Senate Set to Send Tax Bill to House

BY David Chalian  December 15, 2010 at 8:33 AM EDT

Sens. John Barrasso, Mitch McConnell and Lamar Alexander

From left: Republican Sens. John Barrasso, Mitch McConnell and Lamar Alexander prepare to speak to the media Tuesday at the Capitol. Photo by Alex Wong/Getty Images.

The Morning Line

As the Senate prepared Wednesday to give final approval to the $858 billion tax cut deal brokered by President Obama and congressional Republicans, liberal House Democrats opposed to the measure signaled that prospects for making changes to the package were bleak.

The vote on final passage in the Senate is set for 12 p.m. EST Wednesday and is expected to gain even stronger bipartisan support than Monday’s test vote, which saw 83 senators agree to move forward with debate.

Sen. Sherrod Brown, D-Ohio, who’s up for reelection in 2012, said he voted “no” on Monday to “send a message” to House Democrats that they had “allies” in the Senate. But he indicated Tuesday that he was leaning toward supporting the measure.

The proposal would preserve all of the Bush-era income tax breaks for two years, extend jobless benefits through 2011, reduce the Social Security payroll tax rate by 2 percent for one year and exempt estates up to $5 million, with a top rate of 35 percent after that.

The estate tax provision and the continuation of tax cuts for wealthy Americans have raised fierce objections from some House Democrats. But a week after the Democratic caucus voted against bringing the compromise to the floor unless changes were made, liberal members now concede the momentum is against them.

“The bottom line is that it is a fast moving train and that has become clear and Washington is doing what it is finding easy to do,” Rep. Peter Welch, D-Vt., said in an interview with the Hill.

But some have clearly not given up the fight, even with public opinion polls showing nearly 70 percent of Americans supporting the agreement. Maryland Democratic Rep. Chris Van Hollen takes aim at the estate tax measure in a Washington Post editorial Wednesday:

“House Democrats are committed to getting the best possible deal for taxpayers and ensuring that taxes on working families don’t go up on Jan. 1. But we also don’t think it’s fiscally responsible or fair to provide a tax-cut bonanza to super-rich estates.”

Senate GOP Leader Mitch McConnell has warned House lawmakers that any changes to the package could scuttle the whole deal and result in taxes going up on nearly all Americans next year.

PARTING GIFT

Speaker of the House Nancy Pelosi and her fellow Democrats are handing over the reins of power to the Republicans just as the Gallup organization is out with a record low approval rating for Congress:

“Americans’ assessment of Congress has hit a new low, with 13% saying they approve of the way Congress is handling its job. The 83% disapproval rating is also the worst Gallup has measured in more than 30 years of tracking congressional job performance.”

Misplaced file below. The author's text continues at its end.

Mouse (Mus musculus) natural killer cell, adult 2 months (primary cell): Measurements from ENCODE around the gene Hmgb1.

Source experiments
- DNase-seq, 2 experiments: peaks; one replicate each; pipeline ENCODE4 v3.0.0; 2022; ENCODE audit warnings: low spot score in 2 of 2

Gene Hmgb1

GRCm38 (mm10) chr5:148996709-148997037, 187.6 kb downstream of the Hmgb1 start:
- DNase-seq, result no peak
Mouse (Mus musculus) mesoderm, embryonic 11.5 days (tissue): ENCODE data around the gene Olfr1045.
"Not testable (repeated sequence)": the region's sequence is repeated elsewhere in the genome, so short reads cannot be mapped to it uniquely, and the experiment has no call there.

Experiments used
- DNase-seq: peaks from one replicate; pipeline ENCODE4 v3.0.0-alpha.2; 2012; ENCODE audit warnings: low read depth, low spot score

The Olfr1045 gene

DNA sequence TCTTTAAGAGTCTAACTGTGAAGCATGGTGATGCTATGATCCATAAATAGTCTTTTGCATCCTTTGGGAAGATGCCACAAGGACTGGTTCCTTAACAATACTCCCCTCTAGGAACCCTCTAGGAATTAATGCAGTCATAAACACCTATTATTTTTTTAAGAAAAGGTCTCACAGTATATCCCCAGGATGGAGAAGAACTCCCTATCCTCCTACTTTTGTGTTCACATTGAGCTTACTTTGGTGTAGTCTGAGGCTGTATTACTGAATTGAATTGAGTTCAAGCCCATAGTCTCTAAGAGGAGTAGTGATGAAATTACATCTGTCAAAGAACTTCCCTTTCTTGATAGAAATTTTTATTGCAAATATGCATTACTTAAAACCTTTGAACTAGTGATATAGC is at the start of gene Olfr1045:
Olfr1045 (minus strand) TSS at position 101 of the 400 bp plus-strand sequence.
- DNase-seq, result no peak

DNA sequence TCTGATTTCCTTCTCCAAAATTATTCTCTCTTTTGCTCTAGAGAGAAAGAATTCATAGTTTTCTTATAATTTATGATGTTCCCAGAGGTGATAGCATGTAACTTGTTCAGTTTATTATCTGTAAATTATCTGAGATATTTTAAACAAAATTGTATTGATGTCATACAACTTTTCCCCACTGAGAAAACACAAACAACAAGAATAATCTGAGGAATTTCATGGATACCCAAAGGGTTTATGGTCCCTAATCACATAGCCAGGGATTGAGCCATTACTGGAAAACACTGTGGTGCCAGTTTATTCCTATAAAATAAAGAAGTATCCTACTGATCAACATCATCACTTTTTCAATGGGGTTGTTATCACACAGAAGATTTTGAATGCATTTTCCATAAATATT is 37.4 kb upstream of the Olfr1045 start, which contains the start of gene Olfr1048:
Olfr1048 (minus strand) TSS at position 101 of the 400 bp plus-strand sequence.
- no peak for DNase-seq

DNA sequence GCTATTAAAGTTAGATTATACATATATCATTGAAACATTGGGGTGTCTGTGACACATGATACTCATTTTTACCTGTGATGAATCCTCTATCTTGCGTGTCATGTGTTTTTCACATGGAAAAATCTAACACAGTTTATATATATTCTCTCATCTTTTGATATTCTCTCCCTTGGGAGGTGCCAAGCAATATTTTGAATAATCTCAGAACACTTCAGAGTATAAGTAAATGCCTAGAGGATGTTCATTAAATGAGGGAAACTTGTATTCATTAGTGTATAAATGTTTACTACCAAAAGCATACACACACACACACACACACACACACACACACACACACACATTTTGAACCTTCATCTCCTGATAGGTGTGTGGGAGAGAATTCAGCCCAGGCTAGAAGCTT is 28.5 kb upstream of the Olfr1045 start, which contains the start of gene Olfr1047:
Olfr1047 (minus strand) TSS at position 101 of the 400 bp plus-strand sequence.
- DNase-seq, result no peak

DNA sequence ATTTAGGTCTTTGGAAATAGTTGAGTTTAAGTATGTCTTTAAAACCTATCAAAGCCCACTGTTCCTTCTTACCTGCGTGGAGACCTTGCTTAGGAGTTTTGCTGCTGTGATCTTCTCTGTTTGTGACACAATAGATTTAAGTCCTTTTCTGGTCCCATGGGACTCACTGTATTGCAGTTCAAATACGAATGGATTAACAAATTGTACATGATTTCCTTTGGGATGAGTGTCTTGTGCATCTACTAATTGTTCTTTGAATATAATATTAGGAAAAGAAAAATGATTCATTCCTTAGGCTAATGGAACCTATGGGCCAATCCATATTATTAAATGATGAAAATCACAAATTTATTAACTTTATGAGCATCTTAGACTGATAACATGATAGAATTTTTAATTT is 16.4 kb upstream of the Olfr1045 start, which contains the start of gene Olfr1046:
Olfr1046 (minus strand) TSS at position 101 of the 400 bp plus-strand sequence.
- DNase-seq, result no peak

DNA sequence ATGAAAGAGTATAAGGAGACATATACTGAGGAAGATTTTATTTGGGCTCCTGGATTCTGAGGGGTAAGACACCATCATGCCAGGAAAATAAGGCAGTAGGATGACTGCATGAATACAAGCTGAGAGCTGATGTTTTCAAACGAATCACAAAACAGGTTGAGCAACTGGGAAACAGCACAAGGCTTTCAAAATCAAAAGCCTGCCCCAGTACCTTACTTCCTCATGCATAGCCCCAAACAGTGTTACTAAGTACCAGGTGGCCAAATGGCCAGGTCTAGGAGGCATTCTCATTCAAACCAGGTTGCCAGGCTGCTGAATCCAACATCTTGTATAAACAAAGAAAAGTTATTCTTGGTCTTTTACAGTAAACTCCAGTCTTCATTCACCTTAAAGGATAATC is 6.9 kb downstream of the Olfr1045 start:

But the polling history on congressional approval when House control changes hands bodes well for a possible mini-honeymoon for incoming speaker John Boehner and his team.

More from Gallup on the trend:

“Despite the historic lows, the prospects for a recovery in Congress’ approval ratings in the short term appear good, based on what Gallup has measured in the past when control of Congress changed hands. Gallup documented a 10-point increase in Congress’ approval rating from December 1994 to January 1995 after the Republicans officially took control of the House and Senate after the 1994 midterm elections. There was a larger 14-point increase in congressional approval ratings after the Democrats’ taking control of Congress in January 2007.”

RAHM’S RESIDENCY

After working on a daily basis to solve global and domestic crises and advance President Obama’s agenda, former White House Chief of Staff Rahm Emanuel must feel like he’s entered Bizarro World.

“[F]or 12 hours Tuesday, he faced grilling by experienced lawyers and amateur activists about whether he’s really a Chicago resident under state law requiring candidates reside in the city for a year before the Feb. 2 election. By the end, he was rubbing his eyes, leaning his head back and asking to use the restroom,” writes Abdon Pallasch of the Chicago Sun Times.

Emanuel and his team are certain that he’s eligible to run for mayor of Chicago despite the questions surrounding his residency. But the day-long show trial clearly put Emanuel in a defensive position — one that he likely would have preferred stayed off of television screens throughout Chicago.

A well-timed Chicago Tribune poll may help Emanuel mitigate some of that coverage. He is way out in front, with 32 percent of those polled supporting him. Every other contender is in single digits. But with 30 percent of the electorate still undecided, the race remains quite fluid and appears to be headed for an April runoff.

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